Dialogue of the Dalrymples

Dalrymple and his wife, also a doctor, have put up at an hotel. It is one of those hotels

in which television is a compulsory accompaniment to breakfast: not a boiled egg without an interview with a gormless footballer or a report on the weather 2,000 miles away relayed with fatuous facetiousness.

He asks the waitress at least to turn the sound off, which she does. However, Dr (Mme) Dalrymple says that Dalrymple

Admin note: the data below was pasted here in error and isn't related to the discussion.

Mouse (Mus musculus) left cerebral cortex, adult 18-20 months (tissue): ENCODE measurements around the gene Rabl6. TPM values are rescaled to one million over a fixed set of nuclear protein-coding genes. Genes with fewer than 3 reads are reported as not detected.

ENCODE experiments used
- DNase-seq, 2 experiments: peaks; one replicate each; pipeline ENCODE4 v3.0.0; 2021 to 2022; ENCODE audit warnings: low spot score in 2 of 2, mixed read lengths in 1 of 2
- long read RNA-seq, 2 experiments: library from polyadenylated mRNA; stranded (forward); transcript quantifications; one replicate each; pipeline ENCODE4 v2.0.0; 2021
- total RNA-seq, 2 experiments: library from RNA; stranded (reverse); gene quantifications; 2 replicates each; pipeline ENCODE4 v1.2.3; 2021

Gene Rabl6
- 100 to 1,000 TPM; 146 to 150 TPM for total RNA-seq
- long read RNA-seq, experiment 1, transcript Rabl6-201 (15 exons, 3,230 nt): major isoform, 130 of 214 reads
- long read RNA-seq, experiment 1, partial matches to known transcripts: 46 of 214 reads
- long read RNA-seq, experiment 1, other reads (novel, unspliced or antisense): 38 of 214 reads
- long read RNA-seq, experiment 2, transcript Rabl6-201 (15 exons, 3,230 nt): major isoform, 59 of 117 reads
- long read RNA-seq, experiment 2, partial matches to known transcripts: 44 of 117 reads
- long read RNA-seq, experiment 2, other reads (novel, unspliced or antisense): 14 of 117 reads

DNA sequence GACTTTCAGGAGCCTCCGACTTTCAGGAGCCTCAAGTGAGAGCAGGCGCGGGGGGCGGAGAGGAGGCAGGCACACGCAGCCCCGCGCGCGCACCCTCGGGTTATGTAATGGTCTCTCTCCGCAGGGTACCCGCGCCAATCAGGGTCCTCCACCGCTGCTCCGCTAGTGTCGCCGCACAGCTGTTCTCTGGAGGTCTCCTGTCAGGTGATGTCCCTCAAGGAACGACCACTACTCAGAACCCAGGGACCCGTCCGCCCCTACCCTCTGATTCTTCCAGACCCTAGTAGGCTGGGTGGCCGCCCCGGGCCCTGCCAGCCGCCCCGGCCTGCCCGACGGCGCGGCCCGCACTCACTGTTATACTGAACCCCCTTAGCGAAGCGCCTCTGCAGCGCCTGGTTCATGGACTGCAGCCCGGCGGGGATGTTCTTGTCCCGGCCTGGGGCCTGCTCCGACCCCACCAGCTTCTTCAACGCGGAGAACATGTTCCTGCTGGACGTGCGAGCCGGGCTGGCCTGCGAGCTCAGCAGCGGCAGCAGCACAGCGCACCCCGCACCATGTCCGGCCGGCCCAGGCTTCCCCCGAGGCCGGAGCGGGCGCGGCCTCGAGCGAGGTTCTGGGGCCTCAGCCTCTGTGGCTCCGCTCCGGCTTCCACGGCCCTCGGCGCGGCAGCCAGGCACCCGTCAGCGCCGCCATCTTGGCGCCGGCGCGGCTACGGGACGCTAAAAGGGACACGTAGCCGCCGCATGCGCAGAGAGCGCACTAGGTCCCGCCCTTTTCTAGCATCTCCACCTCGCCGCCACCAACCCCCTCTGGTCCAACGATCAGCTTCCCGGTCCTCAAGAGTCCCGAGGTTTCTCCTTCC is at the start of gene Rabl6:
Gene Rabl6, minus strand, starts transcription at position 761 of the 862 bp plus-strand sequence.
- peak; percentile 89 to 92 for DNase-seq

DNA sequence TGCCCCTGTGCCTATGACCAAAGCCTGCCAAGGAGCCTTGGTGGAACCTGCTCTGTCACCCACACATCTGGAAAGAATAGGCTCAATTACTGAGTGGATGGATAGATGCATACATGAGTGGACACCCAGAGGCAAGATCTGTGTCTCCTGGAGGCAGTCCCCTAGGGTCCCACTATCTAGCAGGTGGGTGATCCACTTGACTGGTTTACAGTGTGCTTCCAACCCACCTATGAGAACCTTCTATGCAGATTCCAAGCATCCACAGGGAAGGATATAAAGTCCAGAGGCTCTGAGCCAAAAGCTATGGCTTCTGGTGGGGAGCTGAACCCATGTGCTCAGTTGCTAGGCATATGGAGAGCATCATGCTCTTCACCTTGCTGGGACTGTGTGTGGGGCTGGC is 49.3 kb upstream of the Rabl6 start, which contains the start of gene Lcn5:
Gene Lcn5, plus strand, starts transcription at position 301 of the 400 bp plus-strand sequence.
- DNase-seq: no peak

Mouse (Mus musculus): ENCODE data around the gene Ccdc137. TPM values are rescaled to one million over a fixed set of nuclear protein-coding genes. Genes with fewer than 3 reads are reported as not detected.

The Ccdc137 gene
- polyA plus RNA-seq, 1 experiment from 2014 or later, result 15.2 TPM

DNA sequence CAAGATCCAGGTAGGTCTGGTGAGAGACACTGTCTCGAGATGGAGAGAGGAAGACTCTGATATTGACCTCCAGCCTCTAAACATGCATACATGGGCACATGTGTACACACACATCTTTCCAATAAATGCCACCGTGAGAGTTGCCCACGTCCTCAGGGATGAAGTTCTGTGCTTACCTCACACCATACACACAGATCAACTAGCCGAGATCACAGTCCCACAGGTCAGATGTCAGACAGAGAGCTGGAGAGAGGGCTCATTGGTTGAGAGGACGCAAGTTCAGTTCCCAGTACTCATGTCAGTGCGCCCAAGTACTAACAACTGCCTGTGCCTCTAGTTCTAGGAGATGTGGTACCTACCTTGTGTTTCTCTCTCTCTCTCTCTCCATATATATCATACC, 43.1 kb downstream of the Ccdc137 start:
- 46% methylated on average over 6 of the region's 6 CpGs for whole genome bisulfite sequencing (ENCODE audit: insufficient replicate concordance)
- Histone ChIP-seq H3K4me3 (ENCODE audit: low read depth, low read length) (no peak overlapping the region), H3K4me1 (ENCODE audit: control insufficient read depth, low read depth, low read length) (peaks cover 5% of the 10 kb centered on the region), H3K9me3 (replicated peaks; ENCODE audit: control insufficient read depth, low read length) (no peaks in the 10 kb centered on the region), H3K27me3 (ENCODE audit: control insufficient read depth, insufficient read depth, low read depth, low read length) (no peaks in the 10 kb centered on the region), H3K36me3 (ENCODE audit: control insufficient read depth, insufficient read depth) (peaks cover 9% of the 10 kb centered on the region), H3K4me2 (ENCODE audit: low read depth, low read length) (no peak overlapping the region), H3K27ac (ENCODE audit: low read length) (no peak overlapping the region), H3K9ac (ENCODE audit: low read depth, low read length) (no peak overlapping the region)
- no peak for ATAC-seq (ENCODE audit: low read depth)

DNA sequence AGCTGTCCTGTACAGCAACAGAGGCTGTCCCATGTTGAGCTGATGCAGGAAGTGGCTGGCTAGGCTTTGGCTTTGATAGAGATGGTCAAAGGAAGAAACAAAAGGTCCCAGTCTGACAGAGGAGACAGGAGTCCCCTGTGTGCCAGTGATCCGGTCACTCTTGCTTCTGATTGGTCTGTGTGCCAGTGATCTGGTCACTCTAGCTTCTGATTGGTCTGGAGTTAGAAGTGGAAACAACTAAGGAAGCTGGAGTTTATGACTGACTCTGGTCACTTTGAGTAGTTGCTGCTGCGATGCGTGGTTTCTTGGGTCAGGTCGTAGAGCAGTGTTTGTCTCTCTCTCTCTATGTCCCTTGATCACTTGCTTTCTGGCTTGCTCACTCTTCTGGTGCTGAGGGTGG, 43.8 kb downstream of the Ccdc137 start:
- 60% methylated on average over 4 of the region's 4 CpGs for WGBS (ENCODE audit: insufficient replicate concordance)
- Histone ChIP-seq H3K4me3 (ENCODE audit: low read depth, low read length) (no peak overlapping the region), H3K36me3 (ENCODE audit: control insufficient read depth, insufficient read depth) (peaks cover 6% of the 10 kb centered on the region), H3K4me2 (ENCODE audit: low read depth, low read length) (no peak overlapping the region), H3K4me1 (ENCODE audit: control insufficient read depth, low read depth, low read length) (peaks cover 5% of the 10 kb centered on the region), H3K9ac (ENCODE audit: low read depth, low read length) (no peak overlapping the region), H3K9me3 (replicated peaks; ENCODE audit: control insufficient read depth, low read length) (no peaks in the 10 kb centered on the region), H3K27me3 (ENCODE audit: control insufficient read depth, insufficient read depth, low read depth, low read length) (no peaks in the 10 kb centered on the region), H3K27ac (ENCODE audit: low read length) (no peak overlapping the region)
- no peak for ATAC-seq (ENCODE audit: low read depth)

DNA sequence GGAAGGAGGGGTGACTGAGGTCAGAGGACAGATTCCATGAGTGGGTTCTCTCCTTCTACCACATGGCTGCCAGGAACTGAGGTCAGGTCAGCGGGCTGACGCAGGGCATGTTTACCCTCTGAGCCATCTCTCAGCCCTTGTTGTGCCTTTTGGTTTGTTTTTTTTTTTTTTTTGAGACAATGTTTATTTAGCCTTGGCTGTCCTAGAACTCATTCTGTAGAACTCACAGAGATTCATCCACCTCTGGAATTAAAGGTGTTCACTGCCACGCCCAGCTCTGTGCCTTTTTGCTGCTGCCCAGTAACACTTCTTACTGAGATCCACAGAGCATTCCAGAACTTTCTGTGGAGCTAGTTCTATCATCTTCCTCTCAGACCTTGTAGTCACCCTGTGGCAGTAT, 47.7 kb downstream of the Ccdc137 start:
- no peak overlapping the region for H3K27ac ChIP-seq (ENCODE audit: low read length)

should not have asked, for two reasons.

One, he ought, especially at his age, to accept the world as it is; and two,

perhaps there are others in the room who want to listen to the state-sponsored drivel (it is the BBC).

But Dalrymple argues that his right to silence

exceeds anyone’s right to listen to (or hear) drivel. If they want drivel, they should listen to it in privacy and not impose it on others.

He suggests

a law in which any form of electronically relayed noise is illegal in the presence of any person who does not want to hear it.

Dr (Mme) Dalrymple’s response to this proposal is not recorded.

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